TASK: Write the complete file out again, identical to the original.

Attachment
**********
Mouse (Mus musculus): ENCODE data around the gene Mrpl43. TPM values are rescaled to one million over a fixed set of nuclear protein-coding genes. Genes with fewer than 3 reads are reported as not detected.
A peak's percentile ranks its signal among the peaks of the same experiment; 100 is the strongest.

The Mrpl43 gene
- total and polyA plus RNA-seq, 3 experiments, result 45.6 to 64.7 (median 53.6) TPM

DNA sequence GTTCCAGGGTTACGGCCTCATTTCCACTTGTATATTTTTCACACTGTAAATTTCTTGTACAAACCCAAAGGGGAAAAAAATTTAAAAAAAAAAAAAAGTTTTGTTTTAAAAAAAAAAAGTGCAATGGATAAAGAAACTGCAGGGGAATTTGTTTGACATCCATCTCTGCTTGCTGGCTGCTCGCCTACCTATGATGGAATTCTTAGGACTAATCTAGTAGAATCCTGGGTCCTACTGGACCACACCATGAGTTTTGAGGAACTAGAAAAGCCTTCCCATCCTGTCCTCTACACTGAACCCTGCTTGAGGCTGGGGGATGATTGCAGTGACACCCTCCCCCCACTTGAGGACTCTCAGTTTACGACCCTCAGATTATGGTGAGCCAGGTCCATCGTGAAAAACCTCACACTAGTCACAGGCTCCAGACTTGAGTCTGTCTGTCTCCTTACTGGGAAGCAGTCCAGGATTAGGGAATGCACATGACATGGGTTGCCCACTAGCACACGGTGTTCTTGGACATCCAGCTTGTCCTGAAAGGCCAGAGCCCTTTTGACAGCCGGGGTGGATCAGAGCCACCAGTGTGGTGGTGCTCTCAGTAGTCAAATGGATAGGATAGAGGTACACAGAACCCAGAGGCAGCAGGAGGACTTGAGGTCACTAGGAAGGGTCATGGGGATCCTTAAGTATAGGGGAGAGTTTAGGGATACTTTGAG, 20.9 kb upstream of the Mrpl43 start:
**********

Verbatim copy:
Mouse (Mus musculus): ENCODE data around the gene Mrpl43. TPM values are rescaled to one million over a fixed set of nuclear protein-coding genes. Genes with fewer than 3 reads are reported as not detected.
A peak's percentile ranks its signal among the peaks of the same experiment; 100 is the strongest.

The Mrpl43 gene
- total and polyA plus RNA-seq, 3 experiments, result 45.6 to 64.7 (median 53.6) TPM

DNA sequence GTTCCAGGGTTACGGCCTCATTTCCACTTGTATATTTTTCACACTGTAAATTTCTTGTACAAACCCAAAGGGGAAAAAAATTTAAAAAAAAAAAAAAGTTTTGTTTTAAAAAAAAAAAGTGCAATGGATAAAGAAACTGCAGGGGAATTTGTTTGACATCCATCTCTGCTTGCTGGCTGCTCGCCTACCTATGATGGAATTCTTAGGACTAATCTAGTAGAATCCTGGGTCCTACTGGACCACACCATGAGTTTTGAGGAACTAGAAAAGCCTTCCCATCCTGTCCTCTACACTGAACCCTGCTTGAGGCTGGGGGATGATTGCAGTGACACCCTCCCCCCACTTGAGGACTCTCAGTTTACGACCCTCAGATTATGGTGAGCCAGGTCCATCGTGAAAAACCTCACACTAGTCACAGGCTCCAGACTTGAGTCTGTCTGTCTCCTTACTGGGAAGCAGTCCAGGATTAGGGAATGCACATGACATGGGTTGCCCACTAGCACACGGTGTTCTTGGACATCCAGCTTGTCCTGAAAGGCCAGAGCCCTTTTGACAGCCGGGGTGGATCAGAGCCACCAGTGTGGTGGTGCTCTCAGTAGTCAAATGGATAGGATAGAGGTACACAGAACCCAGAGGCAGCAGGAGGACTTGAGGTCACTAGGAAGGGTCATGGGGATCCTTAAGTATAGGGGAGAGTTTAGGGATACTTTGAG, 20.9 kb upstream of the Mrpl43 start: